Does it matter? I think not. It tastes heavenly.

The dish was reportedly created for Francois René Vicomte de Chateaubriand (1768-1848), a statesman and writer. Born in St. Malo, he grew up in a castle in Normandy. He spent part of the French Revolution in the American Deep South, which ultimately influenced several of his novels. He is considered the father of French Romanticism.

The dish that bears his name may have been created by his chef, Montmireil, according to the Food Reference Website.

Here's what else the Web site says, "Sources differ on the other important details of this recipe. Most say it was originally cut from the thickest part of the beef tenderloin, but several state that it was originally cut from the sirloin. Some say it was one very thick cut of beef, seared on the outside and rare on the inside. It may or may not then have had the seared and charred ends cut off before serving. Others state that the thick steak (filet or sirloin) was cooked between two inferior steaks to enhance its flavor and juiciness. The inferior steaks were cooked until well charred, then discarded."

Another site, O Chef, asserts that Montmireil "placed his master's roast between two other cuts of tenderloin, burnt both the outside meats to a crisp, and threw them away, leaving the Vicomte's portion evenly pink through and through."

I must admit that while my Chateaubriand is never well done, it is rarely as pink as it should be in the middle.

There is some disagreement about how thick a real Chateaubriand must be. When I'm flush, mine is thick. When I buy a cheaper cut, it is not.

There is apparently some disagreement over the sauce. Was it originally Béarnaise or something made from white wine and shallots?

The traditional side dish is small potatoes, called chateau potatoes. They are cut into small shapes about the size of olives and then browned. Not a purist, I use the smallest potatoes I can find, or I cut larger potatoes in half. Even on my weekends, I do not have the time or patience to carve olive-sized potatoes. Also, the recipes often call for russet potatoes. We prefer Yukon Gold.

I must use shallots in the sauce, however. That is a hard and fast rule for me. I like the cross between onion and garlic taste they offer. Supposedly, they offer cancer-fighting compounds, too, another plus. While I usually roast either small or pearl onions alongside my Chateaubriand, I have used shallots, too, intensifying the shallot taste of this wonderful dish.

18 February 2007

Chateaubriand with Herbes de Provence and Cognac-Dijon Mustard Sauce

I was a teenager the first time I watched by father prepare Chateaubriand for two. He explained that it was a very romantic dish so of course, I paid a good deal of attention to its preparation, imagining that some day I would make it for someone I loved.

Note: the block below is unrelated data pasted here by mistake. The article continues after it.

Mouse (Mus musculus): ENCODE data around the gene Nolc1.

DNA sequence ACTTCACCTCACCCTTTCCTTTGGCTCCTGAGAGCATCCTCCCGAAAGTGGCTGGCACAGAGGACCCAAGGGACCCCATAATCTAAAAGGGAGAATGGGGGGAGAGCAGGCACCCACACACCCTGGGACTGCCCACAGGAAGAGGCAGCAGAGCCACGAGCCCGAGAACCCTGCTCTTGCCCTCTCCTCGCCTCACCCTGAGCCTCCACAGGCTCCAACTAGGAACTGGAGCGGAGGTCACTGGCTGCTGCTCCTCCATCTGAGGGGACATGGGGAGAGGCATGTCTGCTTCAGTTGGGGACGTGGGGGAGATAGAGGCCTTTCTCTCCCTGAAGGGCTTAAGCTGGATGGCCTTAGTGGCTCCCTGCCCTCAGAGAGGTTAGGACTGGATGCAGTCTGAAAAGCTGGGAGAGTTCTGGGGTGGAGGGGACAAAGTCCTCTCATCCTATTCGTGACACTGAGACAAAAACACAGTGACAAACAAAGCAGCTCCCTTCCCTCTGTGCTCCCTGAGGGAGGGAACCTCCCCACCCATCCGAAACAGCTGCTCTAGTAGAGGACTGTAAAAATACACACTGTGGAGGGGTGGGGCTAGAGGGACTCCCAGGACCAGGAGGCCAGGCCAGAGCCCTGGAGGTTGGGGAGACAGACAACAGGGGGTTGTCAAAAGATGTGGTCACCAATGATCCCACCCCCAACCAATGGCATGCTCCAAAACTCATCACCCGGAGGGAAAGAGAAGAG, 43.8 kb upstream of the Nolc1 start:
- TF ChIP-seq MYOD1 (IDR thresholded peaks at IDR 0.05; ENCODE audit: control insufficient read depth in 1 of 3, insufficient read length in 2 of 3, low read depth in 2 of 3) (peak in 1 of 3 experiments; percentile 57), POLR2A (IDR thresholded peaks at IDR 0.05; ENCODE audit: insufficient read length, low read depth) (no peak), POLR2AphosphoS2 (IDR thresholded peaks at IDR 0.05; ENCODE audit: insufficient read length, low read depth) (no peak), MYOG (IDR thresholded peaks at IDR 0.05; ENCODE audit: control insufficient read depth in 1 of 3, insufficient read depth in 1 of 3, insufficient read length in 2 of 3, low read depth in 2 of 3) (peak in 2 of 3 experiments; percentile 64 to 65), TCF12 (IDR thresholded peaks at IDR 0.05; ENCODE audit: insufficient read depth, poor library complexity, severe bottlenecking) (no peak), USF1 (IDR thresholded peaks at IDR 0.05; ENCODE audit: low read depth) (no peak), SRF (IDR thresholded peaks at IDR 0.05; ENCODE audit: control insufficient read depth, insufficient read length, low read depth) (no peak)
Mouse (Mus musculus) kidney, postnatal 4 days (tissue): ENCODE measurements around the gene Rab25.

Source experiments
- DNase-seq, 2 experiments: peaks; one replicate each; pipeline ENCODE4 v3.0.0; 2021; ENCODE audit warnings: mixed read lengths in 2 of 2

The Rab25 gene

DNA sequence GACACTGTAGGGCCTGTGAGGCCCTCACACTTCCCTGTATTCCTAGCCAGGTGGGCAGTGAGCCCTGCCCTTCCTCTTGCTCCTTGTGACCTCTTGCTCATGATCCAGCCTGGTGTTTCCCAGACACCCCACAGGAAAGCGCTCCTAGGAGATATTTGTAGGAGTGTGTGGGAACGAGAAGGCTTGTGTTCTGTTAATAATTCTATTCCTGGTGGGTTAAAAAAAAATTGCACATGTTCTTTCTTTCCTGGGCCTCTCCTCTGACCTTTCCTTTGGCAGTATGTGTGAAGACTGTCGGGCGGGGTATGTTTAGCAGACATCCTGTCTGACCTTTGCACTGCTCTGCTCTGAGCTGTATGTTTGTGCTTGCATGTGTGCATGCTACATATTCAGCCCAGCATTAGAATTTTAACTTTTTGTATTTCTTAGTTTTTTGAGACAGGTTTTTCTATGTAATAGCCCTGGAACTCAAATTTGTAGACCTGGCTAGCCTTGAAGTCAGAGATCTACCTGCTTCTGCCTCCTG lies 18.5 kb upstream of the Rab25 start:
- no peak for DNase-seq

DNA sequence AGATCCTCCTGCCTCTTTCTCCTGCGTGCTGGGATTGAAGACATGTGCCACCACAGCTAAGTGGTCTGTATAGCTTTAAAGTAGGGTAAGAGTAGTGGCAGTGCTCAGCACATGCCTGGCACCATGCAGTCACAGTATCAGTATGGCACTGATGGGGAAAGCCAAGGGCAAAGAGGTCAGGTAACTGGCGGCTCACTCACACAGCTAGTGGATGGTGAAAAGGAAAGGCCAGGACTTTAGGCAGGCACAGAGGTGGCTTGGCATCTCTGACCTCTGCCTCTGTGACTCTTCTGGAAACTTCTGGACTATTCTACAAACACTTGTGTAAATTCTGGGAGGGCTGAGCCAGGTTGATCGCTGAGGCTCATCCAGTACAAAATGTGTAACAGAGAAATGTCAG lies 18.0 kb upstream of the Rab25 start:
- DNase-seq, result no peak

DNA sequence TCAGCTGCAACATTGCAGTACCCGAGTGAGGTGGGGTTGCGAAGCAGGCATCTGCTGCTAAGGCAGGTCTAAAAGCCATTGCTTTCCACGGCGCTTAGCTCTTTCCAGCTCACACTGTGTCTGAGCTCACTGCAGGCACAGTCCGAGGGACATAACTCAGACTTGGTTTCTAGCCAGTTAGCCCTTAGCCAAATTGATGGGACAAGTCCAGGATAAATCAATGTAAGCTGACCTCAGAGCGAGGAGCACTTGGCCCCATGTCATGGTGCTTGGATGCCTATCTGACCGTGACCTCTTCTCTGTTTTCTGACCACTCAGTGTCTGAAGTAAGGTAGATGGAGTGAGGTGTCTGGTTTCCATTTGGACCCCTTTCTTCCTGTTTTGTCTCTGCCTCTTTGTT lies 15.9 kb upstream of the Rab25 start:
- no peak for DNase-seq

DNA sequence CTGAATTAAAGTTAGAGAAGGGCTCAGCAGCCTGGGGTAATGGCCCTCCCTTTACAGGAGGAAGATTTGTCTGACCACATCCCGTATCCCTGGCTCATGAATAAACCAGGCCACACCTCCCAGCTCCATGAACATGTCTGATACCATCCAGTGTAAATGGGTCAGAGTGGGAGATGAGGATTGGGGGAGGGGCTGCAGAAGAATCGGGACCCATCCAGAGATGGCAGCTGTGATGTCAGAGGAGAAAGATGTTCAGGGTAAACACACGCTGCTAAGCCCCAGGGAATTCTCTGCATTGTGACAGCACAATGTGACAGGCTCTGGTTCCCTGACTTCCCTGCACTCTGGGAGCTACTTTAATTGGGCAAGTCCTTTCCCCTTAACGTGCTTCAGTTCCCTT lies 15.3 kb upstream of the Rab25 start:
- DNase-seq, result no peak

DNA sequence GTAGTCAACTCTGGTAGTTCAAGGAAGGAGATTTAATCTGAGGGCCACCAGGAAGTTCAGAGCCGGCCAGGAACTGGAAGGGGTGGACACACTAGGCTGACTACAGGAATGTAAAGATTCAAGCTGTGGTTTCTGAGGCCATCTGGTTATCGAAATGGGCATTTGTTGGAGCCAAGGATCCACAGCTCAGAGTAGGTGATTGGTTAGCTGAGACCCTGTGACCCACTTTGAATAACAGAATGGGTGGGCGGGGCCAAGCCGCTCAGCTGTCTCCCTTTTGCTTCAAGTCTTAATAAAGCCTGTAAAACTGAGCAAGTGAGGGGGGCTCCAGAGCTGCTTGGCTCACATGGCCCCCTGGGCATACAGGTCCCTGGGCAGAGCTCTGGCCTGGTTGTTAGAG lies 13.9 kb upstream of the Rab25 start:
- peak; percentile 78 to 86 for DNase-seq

What fascinated me was that there were really no prescribed vegetables to surround this very tasty tenderloin. My father told me it was a good opportunity to serve seasonal vegetables. If I recall correctly, his was made with small potatoes, onions, carrots and green beans. I have made this with broccoli and Brussels sprouts and would like some day to try it with root vegetables.

I now prepare it at least once a year for my husband. My father's recipe was in his head. Here is mine, adapted from one I found online somewhere years ago.

Chateaubriand for Two

  • 2 pounds trimmed tenderloin
  • 2-3 large cloves garlic, slivered
  • 3 tablespoons extra virgin olive oil
  • 1 tablespoon unsalted butter
  • 4 medium shallots, minced
  • 2 cups beef broth
  • 2 tablespoons grainy Dijon mustard
  • 1 tablespoon dried herbs de Provence
  • 2 tablespoons unsalted butter
  • freshly-ground pepper
  • Béarnaise sauce or one package Béarnaise sauce mix

Preheat oven to 450.

Cut 3/4-inch deep slits in the underside of the tenderloin. Fill these with minced garlic. Brush tenderloin with 2 tablespoons olive oil. Heat the third tablespoon along with one tablespoon butter in a heavy skillet. Brown meat on all four sides, using tongs to turn it over so that it browns evenly. This process takes about 4-5 minutes.

Once meat is browned, set it on the top rack of roasting pan (I use the one that came with my oven, for best results.) Surround it with the vegetables you are using and bake for about 30 minutes for medium rare meat.

While the meat is in the oven, place one tablespoon of butter and shallots in the skillet. Cook for about 5 minutes, stirring frequently. Add broth, which will deglaze the pan. Turn up the heat and reduce the liquid by half before adding the Cognac, mustard and herbes de Provence. Whisk into butter. Season with pepper.

Prepare Béarnaise sauce from scratch or according to package directions. I use skim milk and Smart Balance.

Once the Béarnaise sauce is ready, add it to the shallot-Cognac sauce in the skillet and blend, whisking. As the sauce cools it will thicken.

Serve the tenderloin on an oval platter surrounded by vegetables. Cover the entire dish with sauce. There will be leftovers.